For years, the gold standard in online buy vs. rent calculators has been the one created and hosted by the New York Times. This week, they released a brand new, updated and enhanced version: Is It Better to Rent or Buy?
The new version lays out all of the variables in a clean and simple vertical layout. As with their old calculator (which you can still use if you prefer it), they offer sliders for a wide variety of costs associated with both renting and buying.
The thing I really like about this is that it highlights many of the home buying and ongoing ownership costs that cliché “you’re just wasting money if you rent” marketing from home salesmen conveniently overlooks.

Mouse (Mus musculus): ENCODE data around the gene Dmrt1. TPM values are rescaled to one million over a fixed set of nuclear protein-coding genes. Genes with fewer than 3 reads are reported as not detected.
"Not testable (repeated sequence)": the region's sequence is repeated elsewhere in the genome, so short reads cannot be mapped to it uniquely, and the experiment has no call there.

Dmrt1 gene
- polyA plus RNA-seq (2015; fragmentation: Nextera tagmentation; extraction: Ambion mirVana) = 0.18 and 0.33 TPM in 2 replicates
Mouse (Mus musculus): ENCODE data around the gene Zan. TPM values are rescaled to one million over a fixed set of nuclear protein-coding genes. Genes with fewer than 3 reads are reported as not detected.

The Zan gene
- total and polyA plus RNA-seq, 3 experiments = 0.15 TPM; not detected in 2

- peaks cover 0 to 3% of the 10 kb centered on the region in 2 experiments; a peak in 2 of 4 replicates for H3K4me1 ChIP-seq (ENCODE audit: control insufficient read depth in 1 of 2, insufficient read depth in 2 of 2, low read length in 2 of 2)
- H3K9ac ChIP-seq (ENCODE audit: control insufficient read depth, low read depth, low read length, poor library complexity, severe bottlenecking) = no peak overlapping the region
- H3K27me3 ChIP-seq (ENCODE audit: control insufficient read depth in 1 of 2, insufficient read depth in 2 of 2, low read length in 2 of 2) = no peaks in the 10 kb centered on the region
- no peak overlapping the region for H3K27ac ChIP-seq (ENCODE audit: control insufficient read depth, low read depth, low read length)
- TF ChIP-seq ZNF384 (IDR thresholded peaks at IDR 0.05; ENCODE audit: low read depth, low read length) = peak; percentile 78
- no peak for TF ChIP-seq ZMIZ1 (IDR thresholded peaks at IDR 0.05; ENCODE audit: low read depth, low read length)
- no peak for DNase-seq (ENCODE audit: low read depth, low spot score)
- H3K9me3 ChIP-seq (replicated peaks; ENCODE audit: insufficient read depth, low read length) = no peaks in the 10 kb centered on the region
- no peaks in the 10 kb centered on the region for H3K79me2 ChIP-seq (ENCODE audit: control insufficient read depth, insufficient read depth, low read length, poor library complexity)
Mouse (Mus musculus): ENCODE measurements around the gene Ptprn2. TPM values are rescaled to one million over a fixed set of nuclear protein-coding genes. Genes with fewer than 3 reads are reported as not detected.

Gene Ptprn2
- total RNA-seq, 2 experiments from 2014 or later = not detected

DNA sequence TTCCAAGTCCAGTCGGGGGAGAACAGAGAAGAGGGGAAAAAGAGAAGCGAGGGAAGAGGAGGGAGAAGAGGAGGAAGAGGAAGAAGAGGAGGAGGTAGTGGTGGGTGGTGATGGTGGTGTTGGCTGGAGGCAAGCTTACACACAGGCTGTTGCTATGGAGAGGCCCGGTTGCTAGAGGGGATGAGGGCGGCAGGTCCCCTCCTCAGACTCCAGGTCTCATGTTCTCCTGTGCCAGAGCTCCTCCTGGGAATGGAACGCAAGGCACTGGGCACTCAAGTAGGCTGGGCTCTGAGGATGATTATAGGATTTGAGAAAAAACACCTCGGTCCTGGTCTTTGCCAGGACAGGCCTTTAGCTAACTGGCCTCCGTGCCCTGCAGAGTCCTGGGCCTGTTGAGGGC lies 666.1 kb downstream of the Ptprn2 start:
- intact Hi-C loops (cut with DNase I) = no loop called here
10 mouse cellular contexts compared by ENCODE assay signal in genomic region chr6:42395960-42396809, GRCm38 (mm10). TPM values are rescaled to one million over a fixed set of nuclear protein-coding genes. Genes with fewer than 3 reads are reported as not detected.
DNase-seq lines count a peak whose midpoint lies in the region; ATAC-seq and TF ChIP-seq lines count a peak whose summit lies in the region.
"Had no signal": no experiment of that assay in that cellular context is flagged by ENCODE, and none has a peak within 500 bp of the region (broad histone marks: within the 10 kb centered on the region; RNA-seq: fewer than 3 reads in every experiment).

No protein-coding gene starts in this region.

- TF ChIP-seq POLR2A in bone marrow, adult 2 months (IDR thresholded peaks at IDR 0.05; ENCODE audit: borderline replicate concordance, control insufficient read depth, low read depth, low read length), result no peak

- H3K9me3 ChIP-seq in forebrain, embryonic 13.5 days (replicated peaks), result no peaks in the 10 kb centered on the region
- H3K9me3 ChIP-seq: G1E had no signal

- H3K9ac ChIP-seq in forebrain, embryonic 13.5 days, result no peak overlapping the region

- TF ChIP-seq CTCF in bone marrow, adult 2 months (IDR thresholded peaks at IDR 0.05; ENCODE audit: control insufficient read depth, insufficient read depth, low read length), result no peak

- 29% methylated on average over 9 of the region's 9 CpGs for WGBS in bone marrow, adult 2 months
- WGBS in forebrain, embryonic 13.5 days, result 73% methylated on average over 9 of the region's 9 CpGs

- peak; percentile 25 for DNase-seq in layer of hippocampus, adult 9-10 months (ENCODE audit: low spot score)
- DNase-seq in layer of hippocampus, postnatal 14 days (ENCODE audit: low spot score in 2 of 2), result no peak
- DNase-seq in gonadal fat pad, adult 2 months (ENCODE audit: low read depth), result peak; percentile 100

When I put in the numbers for my 2011 home purchase, the calculator suggested that even if home values don’t appreciate at all and I only stay in my home for 10 years (I plan to own it for good) I’d need to pay no more than $1,128 a month in rent to make renting the better financial choice. The 2-bedroom home next door to mine—less than half the size of my house—is currently renting for over $1,300.
Plugging in a similar scenario for today’s median King County single family home price of $430,000 and a 4.25% rate on a 30-year mortgage gets you a monthly rent break-even point of $2,193. I haven’t tried renting anything in King County lately, but a Craigslist search seems to show quite a few homes for rent for less than $2,200. From what I can tell, the question of whether buying or renting is the better financial choice in the Seattle area is certainly a lot less clear today than it was a few years ago.